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What are Good Fats?

The subject of fats can be incredibly confusing. We hear good, bad, trans, mono – how do we make sense of it all?

Luckily, our nutritionist Nereda Merrin has done that for us. Here is the definitive guide to our favourites, the Good Fats.

Monounsaturated and Polyunsaturated fats

Good fats come mainly from vegetables, nuts, seeds, and fish. They differ from saturated fats by having fewer hydrogen atoms bonded to their carbon chains. Healthy fats are liquid at room temperature, not solid. There are two broad categories of beneficial fats: monounsaturated and polyunsaturated fats.

Monounsaturated fats
Good sources of monounsaturated fats are olive oil, peanut oil, canola oil, avocados, and most nuts, as well as high-oleic safflower and sunflower oils.

The discovery that monounsaturated fat could be healthful came from the Seven Countries Study during the 1960s. It revealed that people in Greece and other parts of the Mediterranean region enjoyed a low rate of heart disease despite a high-fat diet. The main fat in their diet, though, was not the saturated animal fat common in countries with higher rates of heart disease. It was olive oil, which contains mainly monounsaturated fat. This finding produced a surge of interest in olive oil and the “Mediterranean diet,” a style of eating regarded as a healthful choice today.

Of all the monounsaturated oils, olive oil is the most nourishing for you due to its high antioxidant content and its higher monounsaturated content (73%).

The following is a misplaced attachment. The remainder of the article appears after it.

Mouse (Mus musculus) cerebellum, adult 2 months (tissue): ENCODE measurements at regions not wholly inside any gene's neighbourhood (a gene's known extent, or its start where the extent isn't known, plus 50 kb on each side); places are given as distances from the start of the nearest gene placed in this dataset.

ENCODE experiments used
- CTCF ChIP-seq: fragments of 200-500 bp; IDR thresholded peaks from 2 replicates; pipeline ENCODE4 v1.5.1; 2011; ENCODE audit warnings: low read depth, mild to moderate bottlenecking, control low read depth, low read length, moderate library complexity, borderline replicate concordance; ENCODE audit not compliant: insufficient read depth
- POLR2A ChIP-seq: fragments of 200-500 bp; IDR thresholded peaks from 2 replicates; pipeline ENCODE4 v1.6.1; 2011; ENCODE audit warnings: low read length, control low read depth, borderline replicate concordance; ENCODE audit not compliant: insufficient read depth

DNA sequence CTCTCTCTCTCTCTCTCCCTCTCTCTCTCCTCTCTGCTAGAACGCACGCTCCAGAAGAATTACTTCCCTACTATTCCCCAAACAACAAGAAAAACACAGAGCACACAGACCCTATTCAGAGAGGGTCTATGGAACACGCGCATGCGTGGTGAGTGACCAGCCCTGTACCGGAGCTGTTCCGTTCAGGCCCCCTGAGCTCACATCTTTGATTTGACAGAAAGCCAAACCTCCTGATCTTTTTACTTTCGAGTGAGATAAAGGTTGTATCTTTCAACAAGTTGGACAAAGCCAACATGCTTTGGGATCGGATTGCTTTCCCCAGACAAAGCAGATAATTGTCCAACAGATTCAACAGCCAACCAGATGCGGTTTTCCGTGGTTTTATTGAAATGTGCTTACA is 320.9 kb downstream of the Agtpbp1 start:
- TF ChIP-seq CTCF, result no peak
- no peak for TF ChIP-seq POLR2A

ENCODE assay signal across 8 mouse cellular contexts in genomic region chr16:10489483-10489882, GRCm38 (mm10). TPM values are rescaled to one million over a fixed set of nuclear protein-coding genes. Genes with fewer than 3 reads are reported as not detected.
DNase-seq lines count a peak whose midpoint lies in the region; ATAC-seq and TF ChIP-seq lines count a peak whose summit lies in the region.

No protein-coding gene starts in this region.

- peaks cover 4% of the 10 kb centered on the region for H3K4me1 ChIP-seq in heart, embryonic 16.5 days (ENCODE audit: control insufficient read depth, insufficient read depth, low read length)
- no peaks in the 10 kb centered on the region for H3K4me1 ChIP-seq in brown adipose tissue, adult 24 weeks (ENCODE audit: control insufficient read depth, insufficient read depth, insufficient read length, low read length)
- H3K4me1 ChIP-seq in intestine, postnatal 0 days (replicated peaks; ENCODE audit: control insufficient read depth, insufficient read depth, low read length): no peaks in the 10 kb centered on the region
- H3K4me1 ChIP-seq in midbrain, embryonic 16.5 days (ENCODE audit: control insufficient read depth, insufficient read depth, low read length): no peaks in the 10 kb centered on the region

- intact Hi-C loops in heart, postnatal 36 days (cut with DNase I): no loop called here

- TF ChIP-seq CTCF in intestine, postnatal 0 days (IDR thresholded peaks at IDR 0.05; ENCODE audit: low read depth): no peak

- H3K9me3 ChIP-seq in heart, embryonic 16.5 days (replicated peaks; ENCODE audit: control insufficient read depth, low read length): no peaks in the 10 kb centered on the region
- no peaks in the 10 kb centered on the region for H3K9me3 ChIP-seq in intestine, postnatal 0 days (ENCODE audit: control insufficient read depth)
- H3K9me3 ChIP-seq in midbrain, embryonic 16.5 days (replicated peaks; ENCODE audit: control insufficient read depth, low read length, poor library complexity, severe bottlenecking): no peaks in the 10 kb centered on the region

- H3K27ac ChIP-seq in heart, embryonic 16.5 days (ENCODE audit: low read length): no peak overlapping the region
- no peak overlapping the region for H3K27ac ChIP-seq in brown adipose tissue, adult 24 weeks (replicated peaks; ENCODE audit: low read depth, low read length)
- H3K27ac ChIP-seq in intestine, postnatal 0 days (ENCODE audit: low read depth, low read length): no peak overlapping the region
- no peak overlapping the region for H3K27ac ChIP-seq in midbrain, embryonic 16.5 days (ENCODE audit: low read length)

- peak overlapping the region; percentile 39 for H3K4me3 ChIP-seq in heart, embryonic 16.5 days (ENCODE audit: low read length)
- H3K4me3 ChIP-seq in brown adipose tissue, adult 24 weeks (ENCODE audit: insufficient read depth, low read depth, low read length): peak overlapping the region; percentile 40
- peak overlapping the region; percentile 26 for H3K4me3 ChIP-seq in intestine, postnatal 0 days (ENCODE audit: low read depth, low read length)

Despite what has been written about olive oil and cooking please note the following;

  • It is largely resistant to heat damage due to its mostly monounsaturated fatty acid content
  • It has a high smoke point at 190 – 207C which makes it suitable for most cooking methods including pan frying.

Polyunsaturated Fats

When you pour liquid cooking oil into a pan, there’s a good chance you’re using polyunsaturated fat. Corn oil, sunflower oil, and safflower oil are common examples.

Polyunsaturated fats are essential fats. That means they’re required for normal body functions but your body can’t make them. So you must get them from food. Polyunsaturated fats are used to build cell membranes and the covering of nerves. They are needed for blood clotting, muscle movement, and inflammation.

There are two main types of polyunsaturated fats: omega-3 fatty acids and omega-6 fatty acids. Both types offer health benefits.
Eating polyunsaturated fats in place of saturated fats or highly refined carbohydrates reduces harmful LDL cholesterol and improves your cholesterol profile. It also lowers triglycerides.

Good sources of omega-3 fatty acids include fatty fish such as salmon, mackerel, and sardines, flaxseeds, walnuts, canola oil, and unhydrogenated soybean oil.

Omega-3 fatty acids may help prevent and even treat heart disease and stroke. In addition to reducing blood pressure, raising HDL, and lowering triglycerides, polyunsaturated fats may help prevent lethal heart rhythms from arising. Evidence also suggests they may help reduce the need for corticosteroid medications in people with rheumatoid arthritis.

Omega-6 fatty acids have also been linked to protection against heart disease. Foods rich in linoleic acid and other omega-6 fatty acids include vegetable oils such as safflower, soybean, sunflower, walnut, and corn oils.

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